Remember the Alamo—but don’t forget the other four Spanish missions built along the San Antonio River three centuries ago.
Magnificent and mysterious, these missions are the bearers of secrets, from the origins of faded frescoes on stone church walls to the identities of unknown artists and masons.
They are the keepers of the flame of the Coahuiltecans, the Native Americans who gave up their language, religion and nomadic way of life to become farmers and ranchers at the mission compounds they helped build.
And the missions tell the story of how merging cultures laid the foundation for San Antonio, a vibrant and multicultural city.
The Alamo, of course—founded in 1718 as Mission San Antonio de Valero, the first of the five missions established along the river—is a must-see. But when you tire of the crush of the crowds at this Texas shrine, head just south of downtown to the San Antonio Missions National Historical Park, where there’s ample room to quietly roam the grounds of these four missions that still hold regular church services.
Here’s a look at the four missions—each spaced two to three miles apart—that are listed in order heading south from the Alamo. For more information about daily tours, call (210) 932-1001 or go to www.nps.gov/saan.
Mission Nuestra Señora de la Purísima Concepción de Acuña
Founded in 1731 on the east bank of the river, the mission built nearest to the Alamo traces its roots to 1716 in East Texas. The twin bell towers of the church stand as a reminder that the missions “were the first skyline in Texas,” says park ranger Dan Hollifield. Dedicated in 1755, this is considered the oldest, unrestored stone church in the nation.
Mission Concepción’s history reads like a mystery novel, from the remnants of elaborate frescoes on the church’s façade to the steep, winding stone stairs that lead to the office of the Father President, the supervisor of all mission activity.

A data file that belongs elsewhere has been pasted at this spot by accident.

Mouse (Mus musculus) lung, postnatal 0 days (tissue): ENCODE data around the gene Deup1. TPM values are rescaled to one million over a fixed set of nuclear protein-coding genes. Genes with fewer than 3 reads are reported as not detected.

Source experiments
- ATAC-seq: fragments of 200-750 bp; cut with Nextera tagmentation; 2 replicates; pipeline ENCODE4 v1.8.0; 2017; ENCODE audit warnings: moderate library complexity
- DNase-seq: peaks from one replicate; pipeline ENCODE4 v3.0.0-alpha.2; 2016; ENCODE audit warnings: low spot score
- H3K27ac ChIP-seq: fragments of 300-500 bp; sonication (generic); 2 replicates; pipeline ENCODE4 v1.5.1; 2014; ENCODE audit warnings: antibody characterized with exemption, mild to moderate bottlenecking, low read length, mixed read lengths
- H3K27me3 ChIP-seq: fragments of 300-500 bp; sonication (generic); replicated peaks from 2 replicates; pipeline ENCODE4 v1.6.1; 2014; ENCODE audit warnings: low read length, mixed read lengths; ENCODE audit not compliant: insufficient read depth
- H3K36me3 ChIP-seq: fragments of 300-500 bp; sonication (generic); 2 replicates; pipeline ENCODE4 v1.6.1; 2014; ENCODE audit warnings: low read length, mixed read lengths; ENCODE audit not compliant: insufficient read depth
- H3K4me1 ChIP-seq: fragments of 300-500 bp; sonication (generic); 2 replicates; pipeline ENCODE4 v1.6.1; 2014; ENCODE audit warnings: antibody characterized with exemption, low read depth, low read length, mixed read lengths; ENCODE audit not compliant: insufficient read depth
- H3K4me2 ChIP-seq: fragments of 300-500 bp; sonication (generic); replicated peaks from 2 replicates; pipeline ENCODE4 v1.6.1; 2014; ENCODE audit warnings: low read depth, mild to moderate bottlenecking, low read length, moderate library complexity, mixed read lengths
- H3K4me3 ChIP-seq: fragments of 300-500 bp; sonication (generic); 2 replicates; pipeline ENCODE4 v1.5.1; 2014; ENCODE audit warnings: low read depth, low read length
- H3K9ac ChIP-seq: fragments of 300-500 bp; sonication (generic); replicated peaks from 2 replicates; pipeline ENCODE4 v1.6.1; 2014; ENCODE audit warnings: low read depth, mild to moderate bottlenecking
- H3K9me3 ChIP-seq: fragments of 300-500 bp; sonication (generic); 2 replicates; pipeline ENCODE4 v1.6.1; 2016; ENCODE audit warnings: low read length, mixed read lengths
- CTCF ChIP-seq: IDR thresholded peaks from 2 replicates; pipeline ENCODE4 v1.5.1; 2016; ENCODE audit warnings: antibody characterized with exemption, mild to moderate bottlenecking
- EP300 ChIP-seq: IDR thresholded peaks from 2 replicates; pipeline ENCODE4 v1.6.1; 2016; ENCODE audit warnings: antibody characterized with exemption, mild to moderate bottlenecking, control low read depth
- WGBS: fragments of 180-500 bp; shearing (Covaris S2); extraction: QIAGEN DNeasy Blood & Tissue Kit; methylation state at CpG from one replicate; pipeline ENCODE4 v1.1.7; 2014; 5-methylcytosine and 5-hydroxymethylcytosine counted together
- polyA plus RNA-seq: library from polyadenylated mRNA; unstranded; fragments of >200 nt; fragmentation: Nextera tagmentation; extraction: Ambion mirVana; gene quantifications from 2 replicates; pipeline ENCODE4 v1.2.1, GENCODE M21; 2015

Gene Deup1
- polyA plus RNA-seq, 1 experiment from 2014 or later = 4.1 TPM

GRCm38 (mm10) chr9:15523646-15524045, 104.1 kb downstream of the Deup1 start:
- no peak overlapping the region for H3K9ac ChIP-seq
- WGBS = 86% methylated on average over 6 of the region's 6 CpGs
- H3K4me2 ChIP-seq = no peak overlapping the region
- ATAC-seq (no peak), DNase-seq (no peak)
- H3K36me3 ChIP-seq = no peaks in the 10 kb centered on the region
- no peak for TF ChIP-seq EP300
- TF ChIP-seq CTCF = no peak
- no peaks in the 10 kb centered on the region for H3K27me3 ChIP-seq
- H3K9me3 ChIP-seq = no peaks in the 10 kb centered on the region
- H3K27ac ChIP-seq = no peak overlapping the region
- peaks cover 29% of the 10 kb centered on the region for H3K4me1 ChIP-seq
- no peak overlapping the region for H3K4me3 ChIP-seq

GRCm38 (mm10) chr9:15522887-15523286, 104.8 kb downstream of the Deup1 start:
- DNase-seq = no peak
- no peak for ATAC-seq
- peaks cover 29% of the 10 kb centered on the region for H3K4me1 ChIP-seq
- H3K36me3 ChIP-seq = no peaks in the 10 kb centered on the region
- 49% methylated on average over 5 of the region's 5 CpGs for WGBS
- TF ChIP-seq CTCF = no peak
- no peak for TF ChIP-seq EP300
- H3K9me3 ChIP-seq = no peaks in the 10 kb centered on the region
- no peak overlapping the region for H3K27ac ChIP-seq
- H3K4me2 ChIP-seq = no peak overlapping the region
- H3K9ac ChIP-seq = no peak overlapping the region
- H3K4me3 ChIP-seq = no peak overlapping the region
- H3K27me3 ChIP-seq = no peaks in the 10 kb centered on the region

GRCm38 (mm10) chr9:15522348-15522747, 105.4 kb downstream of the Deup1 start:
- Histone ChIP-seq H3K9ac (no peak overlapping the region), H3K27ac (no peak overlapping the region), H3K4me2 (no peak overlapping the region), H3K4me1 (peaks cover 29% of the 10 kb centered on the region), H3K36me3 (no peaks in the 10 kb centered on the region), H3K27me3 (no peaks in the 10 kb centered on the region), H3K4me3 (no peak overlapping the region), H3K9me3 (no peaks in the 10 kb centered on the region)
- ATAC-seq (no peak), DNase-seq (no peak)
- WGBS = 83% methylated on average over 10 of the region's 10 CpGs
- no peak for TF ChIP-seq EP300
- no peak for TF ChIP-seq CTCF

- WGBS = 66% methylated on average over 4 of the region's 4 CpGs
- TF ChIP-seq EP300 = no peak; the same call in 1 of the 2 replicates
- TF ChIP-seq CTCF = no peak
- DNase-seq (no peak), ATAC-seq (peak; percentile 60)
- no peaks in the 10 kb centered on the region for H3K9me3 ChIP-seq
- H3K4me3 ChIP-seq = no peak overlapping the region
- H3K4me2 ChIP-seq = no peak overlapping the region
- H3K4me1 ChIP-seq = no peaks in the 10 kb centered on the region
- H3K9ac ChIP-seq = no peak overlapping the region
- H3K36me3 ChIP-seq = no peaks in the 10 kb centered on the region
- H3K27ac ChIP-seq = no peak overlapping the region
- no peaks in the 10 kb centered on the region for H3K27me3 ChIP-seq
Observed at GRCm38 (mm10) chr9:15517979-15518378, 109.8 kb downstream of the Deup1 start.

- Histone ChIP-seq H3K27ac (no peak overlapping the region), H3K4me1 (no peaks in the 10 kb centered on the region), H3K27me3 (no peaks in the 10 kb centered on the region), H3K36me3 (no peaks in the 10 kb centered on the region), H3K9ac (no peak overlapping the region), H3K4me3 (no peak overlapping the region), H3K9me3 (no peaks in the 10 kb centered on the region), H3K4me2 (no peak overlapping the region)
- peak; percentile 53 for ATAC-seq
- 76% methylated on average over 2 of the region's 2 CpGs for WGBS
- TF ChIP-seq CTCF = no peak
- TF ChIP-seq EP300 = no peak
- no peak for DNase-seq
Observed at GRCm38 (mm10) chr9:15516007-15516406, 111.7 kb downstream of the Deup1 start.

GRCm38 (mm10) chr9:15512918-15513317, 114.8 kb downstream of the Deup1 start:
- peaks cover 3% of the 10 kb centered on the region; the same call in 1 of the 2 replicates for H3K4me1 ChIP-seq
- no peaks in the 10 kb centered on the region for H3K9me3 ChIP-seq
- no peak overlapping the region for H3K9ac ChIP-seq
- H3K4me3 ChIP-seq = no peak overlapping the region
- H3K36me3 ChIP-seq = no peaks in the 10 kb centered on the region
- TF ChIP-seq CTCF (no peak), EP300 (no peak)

Mission San José y San Miguel de Aguayo
Set aside extra time to tour the 6-acre Mission San José—the Queen of the Missions—which served as Texas’ largest Spanish mission compound. Founded in 1720 on the west bank of the San Antonio River, it is the city’s second oldest mission. Of particular interest is the restored, water-powered gristmill built around 1794.
This mission zealously guards its secrets: Art historians and architects come from all over the world to study the famous Rose Window on the south wall of the sacristy, but no one knows who created this exquisite example of Spanish Colonial Baroque architecture with its winding and curling tendril-like scrolls. Was the window carved by carpenter Pedro Huizar, whose sweetheart Rosa was lost at sea? Or, in a more likely theory, was it named for Saint Rose of Lima, the first canonized saint of the New World?
Architecture aficionados also come here to study the ornate façade of the limestone church. Considered one of the finest examples of Spanish Colonial Baroque architecture in the United States, the façade depicts Christ’s family tree with statues and other intricate carvings.
Mission San Juan Capistrano
Mission San Juan’s history dates to 1716, when it originally was built as Mission San José de los Nazonis in East Texas. The mission was re-established, and then renamed, on the east bank of the San Antonio River in 1731.
Mission San Juan, the least developed of the San Antonio missions, struggled to make progress in the face of Apache raids and disease outbreaks. The mission never completed construction of a permanent church—another building was converted to a church—but it did make its mark in agriculture, thanks to rich farmland that produced corn, sweet potatoes, squash, sugar cane and wheat. Plans are under way to build a Spanish Colonial demonstration farm here.
Mission San Francisco de la Espada
Mission Espada—or Mission of Saint Francis of the Sword—originally was established as Mission San Francisco de los Tejas near the Neches River in 1690. It moved to the west bank of the San Antonio River in 1731.
Of the four missions, Espada boasts the best-preserved acequia system, with the irrigation ditches still carrying water to nearby farms. Espada Dam, completed by 1745, diverts river water into an acequia madre—mother ditch—and through the Espada Aqueduct, a National Historic Landmark that’s the oldest Spanish aqueduct in the United States.
Camille Wheeler is staff writer for Texas Co-op Power.